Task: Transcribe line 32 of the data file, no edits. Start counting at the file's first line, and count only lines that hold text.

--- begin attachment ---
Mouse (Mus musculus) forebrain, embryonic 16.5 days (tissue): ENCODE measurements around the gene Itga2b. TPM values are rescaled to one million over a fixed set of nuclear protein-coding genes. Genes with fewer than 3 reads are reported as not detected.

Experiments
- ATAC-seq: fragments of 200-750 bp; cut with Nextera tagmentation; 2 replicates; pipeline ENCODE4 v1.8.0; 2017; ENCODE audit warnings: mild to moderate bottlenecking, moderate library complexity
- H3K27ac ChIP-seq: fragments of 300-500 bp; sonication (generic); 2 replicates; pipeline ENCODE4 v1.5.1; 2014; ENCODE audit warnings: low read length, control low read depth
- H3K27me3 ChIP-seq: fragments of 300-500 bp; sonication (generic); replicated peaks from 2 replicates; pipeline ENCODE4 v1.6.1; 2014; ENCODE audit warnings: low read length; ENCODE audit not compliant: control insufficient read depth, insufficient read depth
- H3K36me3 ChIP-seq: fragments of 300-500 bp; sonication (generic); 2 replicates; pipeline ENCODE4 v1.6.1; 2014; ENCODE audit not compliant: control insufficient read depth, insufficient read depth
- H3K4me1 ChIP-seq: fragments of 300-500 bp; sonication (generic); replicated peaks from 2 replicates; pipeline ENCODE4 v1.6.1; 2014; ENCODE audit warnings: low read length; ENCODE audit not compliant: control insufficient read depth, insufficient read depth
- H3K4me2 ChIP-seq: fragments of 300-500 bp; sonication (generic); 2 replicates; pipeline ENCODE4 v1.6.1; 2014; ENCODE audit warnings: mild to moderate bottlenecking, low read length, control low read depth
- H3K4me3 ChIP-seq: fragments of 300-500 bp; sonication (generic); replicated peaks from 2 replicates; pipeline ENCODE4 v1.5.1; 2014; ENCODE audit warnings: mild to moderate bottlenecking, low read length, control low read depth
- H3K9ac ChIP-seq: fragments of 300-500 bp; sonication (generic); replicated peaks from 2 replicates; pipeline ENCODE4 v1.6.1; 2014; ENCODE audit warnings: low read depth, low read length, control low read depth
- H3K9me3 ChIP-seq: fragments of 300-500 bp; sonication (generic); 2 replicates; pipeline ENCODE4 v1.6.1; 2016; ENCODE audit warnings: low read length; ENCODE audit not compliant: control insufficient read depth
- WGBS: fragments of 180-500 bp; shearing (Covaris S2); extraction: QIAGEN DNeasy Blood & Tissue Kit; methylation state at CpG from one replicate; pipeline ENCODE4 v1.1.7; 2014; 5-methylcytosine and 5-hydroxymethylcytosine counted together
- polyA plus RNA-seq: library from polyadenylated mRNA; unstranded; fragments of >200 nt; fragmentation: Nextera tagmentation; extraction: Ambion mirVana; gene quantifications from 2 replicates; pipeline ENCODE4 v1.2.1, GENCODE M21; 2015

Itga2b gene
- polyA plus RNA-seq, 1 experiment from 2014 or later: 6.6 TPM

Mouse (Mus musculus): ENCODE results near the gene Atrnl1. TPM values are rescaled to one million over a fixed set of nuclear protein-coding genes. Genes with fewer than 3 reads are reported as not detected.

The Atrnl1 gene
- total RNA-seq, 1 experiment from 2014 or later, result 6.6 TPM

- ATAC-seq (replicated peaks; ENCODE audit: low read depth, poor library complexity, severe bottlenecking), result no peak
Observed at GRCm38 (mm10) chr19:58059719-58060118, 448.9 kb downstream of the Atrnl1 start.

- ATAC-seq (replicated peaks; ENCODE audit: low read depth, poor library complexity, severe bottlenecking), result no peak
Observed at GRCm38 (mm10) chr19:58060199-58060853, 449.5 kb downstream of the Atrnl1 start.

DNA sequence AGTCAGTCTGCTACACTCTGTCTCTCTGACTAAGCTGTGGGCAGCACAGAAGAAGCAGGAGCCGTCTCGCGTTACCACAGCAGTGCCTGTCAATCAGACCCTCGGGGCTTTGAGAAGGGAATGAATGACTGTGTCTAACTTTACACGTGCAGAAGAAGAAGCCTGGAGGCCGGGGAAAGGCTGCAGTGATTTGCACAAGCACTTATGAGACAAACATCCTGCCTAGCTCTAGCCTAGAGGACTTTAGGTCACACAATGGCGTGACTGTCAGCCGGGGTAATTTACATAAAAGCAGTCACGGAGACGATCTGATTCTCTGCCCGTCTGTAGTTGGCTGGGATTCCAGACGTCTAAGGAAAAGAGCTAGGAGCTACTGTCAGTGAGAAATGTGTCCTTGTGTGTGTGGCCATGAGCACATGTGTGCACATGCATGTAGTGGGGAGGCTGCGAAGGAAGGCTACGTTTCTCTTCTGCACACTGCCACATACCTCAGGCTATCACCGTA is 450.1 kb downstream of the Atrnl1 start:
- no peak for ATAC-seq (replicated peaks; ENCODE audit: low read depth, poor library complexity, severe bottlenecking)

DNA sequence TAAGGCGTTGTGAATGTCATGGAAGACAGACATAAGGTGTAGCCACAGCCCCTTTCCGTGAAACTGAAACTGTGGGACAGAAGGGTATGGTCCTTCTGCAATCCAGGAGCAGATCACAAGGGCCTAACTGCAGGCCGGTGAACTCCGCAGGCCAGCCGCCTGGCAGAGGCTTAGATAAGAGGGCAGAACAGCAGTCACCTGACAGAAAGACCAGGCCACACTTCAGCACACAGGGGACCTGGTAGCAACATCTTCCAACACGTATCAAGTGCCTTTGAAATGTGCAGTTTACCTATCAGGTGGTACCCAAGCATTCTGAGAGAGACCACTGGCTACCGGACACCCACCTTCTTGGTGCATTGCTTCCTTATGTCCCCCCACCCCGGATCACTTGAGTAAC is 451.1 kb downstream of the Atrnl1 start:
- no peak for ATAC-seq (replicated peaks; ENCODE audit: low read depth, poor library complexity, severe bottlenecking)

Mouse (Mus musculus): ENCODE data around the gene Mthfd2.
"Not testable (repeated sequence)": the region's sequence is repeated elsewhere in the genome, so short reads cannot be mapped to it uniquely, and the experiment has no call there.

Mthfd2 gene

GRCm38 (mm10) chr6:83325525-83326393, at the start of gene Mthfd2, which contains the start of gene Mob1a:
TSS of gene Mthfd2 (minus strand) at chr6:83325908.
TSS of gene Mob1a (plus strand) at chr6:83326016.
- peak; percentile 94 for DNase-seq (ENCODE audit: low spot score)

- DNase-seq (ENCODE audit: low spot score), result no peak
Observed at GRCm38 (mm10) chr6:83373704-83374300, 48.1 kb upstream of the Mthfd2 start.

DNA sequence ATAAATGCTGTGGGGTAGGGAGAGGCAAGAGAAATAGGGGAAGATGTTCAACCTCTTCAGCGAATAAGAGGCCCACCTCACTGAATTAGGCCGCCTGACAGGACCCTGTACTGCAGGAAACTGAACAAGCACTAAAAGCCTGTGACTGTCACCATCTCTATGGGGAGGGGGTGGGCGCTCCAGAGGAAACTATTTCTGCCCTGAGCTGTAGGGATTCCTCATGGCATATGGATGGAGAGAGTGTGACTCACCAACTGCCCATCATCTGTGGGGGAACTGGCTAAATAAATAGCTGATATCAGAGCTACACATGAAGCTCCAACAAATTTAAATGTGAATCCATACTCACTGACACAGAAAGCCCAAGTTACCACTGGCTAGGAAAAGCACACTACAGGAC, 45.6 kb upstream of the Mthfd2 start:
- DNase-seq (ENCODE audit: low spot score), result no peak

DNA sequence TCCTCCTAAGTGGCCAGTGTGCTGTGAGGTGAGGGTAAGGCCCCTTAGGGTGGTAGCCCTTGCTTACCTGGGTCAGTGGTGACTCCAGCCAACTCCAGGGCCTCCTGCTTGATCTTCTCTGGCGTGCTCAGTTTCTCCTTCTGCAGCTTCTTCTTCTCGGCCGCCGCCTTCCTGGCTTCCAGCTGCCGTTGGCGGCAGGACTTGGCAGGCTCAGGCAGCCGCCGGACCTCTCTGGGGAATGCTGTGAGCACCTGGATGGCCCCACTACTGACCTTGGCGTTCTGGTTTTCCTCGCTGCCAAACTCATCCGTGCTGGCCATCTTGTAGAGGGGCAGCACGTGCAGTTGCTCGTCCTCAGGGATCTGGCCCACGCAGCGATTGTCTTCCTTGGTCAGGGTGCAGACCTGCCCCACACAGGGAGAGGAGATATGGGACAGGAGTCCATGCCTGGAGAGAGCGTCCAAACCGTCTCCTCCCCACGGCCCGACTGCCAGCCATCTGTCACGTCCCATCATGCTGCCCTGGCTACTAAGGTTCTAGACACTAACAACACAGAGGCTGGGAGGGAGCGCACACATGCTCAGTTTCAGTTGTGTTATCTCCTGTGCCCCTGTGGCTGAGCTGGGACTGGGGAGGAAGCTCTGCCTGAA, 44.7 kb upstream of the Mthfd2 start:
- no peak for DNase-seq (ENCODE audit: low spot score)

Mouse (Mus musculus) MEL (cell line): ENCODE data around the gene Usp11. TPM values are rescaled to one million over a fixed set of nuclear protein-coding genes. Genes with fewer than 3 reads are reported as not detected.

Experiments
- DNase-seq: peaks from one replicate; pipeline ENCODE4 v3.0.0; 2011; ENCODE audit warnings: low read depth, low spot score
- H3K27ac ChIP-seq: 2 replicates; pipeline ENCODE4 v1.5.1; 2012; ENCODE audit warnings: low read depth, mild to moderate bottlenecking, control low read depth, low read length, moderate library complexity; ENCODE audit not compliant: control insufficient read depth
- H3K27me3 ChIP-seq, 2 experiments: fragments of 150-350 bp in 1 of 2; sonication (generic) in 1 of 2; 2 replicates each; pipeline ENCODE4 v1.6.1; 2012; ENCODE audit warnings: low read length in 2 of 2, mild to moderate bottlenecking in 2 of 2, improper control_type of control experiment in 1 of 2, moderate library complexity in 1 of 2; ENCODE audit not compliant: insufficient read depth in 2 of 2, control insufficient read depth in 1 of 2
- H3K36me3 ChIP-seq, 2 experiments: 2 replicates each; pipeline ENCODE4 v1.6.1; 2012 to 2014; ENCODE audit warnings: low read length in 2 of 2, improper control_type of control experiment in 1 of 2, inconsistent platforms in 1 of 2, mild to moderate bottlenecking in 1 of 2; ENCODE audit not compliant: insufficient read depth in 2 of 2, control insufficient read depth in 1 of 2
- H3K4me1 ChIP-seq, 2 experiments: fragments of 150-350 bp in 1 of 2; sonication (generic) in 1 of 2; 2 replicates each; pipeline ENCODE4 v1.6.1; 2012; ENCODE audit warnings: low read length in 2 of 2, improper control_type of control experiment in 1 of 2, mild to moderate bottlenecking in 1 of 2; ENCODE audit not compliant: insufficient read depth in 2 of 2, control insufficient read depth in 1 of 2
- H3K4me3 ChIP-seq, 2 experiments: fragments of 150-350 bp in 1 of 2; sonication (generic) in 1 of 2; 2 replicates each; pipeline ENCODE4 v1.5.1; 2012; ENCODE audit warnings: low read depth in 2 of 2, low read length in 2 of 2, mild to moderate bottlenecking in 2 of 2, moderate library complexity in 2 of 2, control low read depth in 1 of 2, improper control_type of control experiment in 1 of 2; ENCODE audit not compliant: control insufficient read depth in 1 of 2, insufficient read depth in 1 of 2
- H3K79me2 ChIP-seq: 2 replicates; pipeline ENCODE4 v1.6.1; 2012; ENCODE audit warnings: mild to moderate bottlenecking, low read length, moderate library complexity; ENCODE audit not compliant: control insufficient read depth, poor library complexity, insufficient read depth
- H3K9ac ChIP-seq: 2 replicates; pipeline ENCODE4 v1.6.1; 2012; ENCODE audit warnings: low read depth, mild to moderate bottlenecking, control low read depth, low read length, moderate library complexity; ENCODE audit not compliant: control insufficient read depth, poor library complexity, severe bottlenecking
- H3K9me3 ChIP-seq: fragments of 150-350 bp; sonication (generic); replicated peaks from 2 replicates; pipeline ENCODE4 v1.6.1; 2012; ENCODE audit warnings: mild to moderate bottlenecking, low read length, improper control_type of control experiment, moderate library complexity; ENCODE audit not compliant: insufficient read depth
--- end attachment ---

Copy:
TSS of gene Mob1a (plus strand) at chr6:83326016.